You see it in the job description: “other duties as assigned.” You assume it’s boilerplate language. I mean, how outlandish could those other duties actually be? As someone whose career has seen its share of unusual jobs, I can say that not all of those other tasks are glamorous or even interesting. However, they provided opportunities for growth or skill development.
What Are You Talking About?
Depending on the size of the business, you might end up doing things that you didn’t exactly sign up for…at least in your mind. I worked in a corporation where our particular department changed locations within the building four times in one year. What comes with moving? That’s right: clearing, packing, and relocating desks, hauling boxes, and moving other equipment. You might not be on the heavy-lifting side of the job due to physical or medical restrictions, but trust me: they will find something for you to do. If the office still has desk phones, you might be responsible for moving those down the hall.
Note: This doesn’t happen everywhere. In other businesses, there are unions that protect the jobs of those who move things, in which case you might find yourself having a discussion about what you can and cannot move yourself.
If you’re the only (or one of the few) literary people in your area, the odds are good that you might end up taking meeting minutes at some point. I know some folks who resented that task. I looked at it as a way to learn what was going on in the organization. And the odds were better than even that if I were sitting in the meeting, I would be taking notes anyhow, if only to remind myself what I learned. The plus side of taking minutes “officially” is that you have a bit more freedom to interrupt and ask questions for clarification.
During slower times in the office, I sought tasks I hadn’t originally been hired for, but turned out to be pretty entertaining and useful. I was hired as a proposal writer for a medium-sized defense contractor in Northern Virginia. However, when things got slack–as they do when proposals aren’t happening–I helped rewrite and even redesign the company’s website and developed marketing sheets for some of the company’s products and services. In time, the company had come depend so much on me doing my many “side jobs” beyond proposal writing, they needed to hire another technical writer to cope with the workload!
Because proposals were part of the business development department at the aforementioned defense contractor, I got experience staffing the company booth at industry conventions, presenting our products and services to corporate executives and members of the armed services.
In another company and another line of work (writing information development documentation), I volunteered to track departmental metrics–anomalies, server downtimes, etc. The department manager liked charts and graphs, so this was my opportunity to learn how to use the charting function in Microsoft Excel. I also learned a bit more about IT operations.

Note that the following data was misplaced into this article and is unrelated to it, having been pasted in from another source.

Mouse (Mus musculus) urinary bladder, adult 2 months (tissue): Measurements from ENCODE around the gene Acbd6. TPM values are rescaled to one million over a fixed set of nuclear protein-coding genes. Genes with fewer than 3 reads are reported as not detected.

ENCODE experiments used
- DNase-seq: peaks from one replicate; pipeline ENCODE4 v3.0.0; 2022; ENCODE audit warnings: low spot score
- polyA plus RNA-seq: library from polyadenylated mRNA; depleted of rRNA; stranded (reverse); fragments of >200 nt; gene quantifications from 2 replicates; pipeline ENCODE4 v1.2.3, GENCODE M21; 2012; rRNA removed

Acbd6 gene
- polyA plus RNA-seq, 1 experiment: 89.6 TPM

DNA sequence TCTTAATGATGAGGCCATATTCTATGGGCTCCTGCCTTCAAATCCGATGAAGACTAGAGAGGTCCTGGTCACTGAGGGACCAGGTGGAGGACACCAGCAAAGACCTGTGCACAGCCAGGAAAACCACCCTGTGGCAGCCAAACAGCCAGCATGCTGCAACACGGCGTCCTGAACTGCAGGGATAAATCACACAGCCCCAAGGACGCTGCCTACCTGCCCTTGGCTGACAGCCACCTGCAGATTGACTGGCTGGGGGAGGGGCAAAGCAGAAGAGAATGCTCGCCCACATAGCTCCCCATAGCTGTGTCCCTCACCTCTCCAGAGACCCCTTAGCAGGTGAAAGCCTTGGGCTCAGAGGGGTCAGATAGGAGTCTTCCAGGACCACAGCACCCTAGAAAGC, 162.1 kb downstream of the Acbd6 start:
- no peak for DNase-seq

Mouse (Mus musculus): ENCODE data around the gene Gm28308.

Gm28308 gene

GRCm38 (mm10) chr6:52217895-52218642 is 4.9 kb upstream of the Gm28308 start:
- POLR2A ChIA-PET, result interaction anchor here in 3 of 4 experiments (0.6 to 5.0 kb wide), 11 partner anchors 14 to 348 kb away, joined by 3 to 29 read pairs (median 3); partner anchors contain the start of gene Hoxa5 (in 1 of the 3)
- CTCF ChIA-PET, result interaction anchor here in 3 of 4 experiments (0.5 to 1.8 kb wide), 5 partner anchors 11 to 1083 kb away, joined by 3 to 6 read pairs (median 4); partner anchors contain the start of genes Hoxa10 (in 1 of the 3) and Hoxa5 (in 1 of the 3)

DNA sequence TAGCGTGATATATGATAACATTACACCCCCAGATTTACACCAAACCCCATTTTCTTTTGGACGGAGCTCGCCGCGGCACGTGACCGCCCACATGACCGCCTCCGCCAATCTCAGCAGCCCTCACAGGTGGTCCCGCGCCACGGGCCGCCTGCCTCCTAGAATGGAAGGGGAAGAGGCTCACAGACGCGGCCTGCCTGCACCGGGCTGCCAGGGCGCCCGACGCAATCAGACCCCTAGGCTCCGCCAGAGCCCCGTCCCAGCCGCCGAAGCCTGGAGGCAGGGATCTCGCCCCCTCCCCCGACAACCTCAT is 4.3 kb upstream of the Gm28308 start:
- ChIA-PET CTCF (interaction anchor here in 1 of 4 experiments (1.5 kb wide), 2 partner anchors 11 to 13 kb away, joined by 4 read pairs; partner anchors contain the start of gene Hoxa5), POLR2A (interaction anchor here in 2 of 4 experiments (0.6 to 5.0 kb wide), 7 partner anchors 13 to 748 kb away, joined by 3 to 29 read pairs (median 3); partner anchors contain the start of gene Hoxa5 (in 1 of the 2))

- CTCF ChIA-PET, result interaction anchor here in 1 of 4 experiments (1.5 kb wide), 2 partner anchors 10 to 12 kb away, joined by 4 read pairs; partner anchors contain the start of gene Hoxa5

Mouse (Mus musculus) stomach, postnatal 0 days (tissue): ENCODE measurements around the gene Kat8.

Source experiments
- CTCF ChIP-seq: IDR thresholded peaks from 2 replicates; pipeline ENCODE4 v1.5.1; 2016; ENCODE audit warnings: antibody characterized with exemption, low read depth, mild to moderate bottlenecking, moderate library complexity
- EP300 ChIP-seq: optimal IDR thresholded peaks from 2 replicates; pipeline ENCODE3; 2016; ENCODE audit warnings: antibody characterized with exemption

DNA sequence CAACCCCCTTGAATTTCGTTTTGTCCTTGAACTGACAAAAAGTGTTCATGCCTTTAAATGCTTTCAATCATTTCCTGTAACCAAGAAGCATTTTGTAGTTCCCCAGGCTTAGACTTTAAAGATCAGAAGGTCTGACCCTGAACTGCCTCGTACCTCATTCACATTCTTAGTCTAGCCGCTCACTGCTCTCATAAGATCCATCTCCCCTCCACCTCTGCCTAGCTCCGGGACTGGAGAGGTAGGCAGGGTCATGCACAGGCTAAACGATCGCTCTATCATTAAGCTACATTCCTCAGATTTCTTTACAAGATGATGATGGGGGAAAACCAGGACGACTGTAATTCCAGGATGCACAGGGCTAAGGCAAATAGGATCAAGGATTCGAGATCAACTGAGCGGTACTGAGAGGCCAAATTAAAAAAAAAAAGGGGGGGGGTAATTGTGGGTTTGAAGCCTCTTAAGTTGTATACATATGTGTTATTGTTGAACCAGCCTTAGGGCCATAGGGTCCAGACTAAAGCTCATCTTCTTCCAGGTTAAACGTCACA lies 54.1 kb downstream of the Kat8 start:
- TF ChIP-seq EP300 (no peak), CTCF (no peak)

I was writing blogs for the Science Cheerleaders and ended up being asked to serve as an event manager, logistician, and booth assembler/staffer. That experience from the defense business came in handy!
As the vice-president of space advocacy chapter, I was (again) the literary guy in the group, and so got tasked with writing the proposal when the chapter decided to bid to run the national organization’s annual meeting. Along the way, I was shaping the conference to be what I wanted, which included some things I’d liked at previous events and wanted to avoid based on my experience with others. Then I got the job of making the conference’s pitch to the national organization’s board of directors (presentation skills!). I went further down the rabbit hole of volunteering when I secured the job of conference chair, where I had to quickly learn the leadership tasks of keeping volunteers on task, motivated, and heading in the right direction. (I don’t recommend this last sequence if you’re a serious introvert. In addition to all the practical leadership stuff I picked up, I learned that I hate being in charge!)
Challenges can arise in the non-volunteer world as well. In my day-job life I was asked to proofread managers’ personal development plans, resumes, or job descriptions. Another time I got asked to write an article for another department’s newsletter. In these cases, it turned out that I was operating outside the scope of my company’s contract. Therefore, it you’re operating on a government or some other subcontract and asked to do something that’s outside your usual job duties, you might ask if what you’re doing is “in scope.” I had to learn to ask. My years in the service industry drilled into me the ethic of responding promptly to requests. However, that could get me into mild trouble if I said yes to a request without checking. The answer might be yes, but just be certain, if only to save yourself the lecture later.
Meanwhile, if you get assigned or volunteer for one of those magical “other duties as assigned,” look at it as an opportunity to do something different. Variety has its place.